Giving opposing counsel a couple seconds to catch his breath, I responded by encouraging opposing counsel to report any ethical violations he observed myself or other members of the bar committing, but that in this day and age I did not believe that my conduct was inappropriate. I continued, “In fact, if you can tell me one reason why your client is sitting in that room with a firearm other than to intimidate myself or my client, I would be happy to consider completing the deposition.” My colleague responded, “I don’t know, maybe he thinks that there are people out to get him and he keeps the gun on him for protection.” Doing my best to keep a straight face, I asked opposing counsel whether that was supposed to make me feel better or worse and pointed out that if his client did have people “out to get him” such that he needed to have a firearm on him, didn’t he agree we all had the right to know about it in advance so that we too could bring our firearms to protect ourselves from becoming innocent victims of his client’s conflict?

I believe that opposing counsel recognized the absurdity of the situation at that point, because he asked me to give him another opportunity to speak with his client. He returned to the room about five minutes later and advised his client had agreed to place the firearm in his vehicle until the deposition was concluded. His client did so, and the deposition was finished without further incident.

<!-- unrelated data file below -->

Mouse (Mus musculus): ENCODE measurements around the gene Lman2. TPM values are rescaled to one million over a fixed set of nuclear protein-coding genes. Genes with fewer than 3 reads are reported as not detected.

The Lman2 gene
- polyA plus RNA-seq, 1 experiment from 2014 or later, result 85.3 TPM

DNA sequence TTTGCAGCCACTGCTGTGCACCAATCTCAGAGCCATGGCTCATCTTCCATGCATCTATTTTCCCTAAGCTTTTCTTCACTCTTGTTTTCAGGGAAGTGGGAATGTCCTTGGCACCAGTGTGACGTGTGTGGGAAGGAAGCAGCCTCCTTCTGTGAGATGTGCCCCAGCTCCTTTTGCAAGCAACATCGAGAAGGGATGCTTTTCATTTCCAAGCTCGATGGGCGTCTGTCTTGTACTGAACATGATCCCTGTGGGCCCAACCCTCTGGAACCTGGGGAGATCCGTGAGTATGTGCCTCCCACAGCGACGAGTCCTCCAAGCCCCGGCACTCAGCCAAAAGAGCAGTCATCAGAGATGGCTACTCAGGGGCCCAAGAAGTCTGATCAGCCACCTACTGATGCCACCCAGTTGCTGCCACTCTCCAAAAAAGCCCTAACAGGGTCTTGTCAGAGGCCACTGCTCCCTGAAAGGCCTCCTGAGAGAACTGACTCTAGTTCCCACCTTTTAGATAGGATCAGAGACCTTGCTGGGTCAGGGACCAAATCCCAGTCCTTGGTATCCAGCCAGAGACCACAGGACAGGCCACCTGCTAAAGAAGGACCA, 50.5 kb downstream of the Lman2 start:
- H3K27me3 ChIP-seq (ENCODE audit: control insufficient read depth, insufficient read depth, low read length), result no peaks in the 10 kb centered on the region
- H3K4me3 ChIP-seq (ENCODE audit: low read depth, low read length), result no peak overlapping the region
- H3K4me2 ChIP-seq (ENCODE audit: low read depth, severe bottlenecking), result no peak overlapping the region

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Considerations for Real Property in Marital Settlement Agreements by Michael Vines, Esquire

Many Marital Settlement Agreements (“MSA”) deal with the transfer of ownership of real property with the execution of a Quit Claim Deed but fail to deal with the underlying issues surrounding the debt owed on the property. If there is a loan on the property and both parties signed the note then the simple transfer of ownership does not relieve either party from the joint and several debt that is owed. Further, if the property is facing foreclosure then any party that is a signor on the note is exposed to attorney’s fees, costs, interest, and protection of collateral payments such as expensive force placed insurance and taxes. MSA’s that do not address these issues expose clients to hidden damages and therefore expose their attorneys to claims for malpractice.


MSA’s are contracts. The terms of the MSA can be enforced through the family court and some provisions can be enforced by contempt. However, the equitable distribution portions of the MSA are not subject to contempt and the requirements many times can be bankrupted. Therefore, it is important to be specific as to the terms of the MSA concerning real property and whether those terms and conditions can be avoided through bankruptcy.


The following is a list of many of the considerations that should be included when preparing the portion of a MSA dealing with real property:


Is the real property going to be the homestead of the grantee after the entry of the MSA: